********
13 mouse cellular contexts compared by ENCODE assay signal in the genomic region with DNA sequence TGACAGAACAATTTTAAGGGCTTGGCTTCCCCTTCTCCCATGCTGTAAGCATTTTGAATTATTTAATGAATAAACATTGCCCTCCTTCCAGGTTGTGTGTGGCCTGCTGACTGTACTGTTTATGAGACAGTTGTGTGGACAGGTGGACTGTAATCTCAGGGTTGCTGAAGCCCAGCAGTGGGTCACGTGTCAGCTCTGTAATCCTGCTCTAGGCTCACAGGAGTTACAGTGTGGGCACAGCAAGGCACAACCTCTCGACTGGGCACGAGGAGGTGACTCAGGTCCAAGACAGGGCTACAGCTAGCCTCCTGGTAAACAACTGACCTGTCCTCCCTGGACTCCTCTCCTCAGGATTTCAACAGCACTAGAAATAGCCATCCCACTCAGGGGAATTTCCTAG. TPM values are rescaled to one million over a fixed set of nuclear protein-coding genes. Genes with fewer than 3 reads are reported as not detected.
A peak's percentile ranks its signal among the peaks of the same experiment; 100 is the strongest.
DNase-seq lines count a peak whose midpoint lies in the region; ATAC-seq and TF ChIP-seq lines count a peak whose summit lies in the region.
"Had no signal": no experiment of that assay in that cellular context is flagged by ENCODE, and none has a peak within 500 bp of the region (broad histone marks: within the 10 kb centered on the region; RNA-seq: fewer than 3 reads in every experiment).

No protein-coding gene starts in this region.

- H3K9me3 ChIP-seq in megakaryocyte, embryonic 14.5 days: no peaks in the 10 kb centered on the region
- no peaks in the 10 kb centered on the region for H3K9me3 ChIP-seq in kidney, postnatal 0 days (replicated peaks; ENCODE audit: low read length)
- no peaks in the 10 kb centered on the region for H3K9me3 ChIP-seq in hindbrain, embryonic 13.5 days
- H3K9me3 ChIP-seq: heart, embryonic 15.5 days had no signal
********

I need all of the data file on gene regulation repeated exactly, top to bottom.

13 mouse cellular contexts compared by ENCODE assay signal in the genomic region with DNA sequence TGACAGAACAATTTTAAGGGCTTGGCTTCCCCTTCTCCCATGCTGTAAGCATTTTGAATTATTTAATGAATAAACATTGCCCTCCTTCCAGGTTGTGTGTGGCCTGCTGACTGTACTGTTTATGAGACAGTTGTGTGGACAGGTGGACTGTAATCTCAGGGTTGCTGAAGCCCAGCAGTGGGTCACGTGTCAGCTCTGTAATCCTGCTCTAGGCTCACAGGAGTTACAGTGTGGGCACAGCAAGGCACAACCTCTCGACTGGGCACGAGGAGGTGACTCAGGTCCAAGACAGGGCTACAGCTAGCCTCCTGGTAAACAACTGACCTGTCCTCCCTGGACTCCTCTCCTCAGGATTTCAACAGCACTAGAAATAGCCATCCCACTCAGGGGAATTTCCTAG. TPM values are rescaled to one million over a fixed set of nuclear protein-coding genes. Genes with fewer than 3 reads are reported as not detected.
A peak's percentile ranks its signal among the peaks of the same experiment; 100 is the strongest.
DNase-seq lines count a peak whose midpoint lies in the region; ATAC-seq and TF ChIP-seq lines count a peak whose summit lies in the region.
"Had no signal": no experiment of that assay in that cellular context is flagged by ENCODE, and none has a peak within 500 bp of the region (broad histone marks: within the 10 kb centered on the region; RNA-seq: fewer than 3 reads in every experiment).

No protein-coding gene starts in this region.

- H3K9me3 ChIP-seq in megakaryocyte, embryonic 14.5 days: no peaks in the 10 kb centered on the region
- no peaks in the 10 kb centered on the region for H3K9me3 ChIP-seq in kidney, postnatal 0 days (replicated peaks; ENCODE audit: low read length)
- no peaks in the 10 kb centered on the region for H3K9me3 ChIP-seq in hindbrain, embryonic 13.5 days
- H3K9me3 ChIP-seq: heart, embryonic 15.5 days had no signal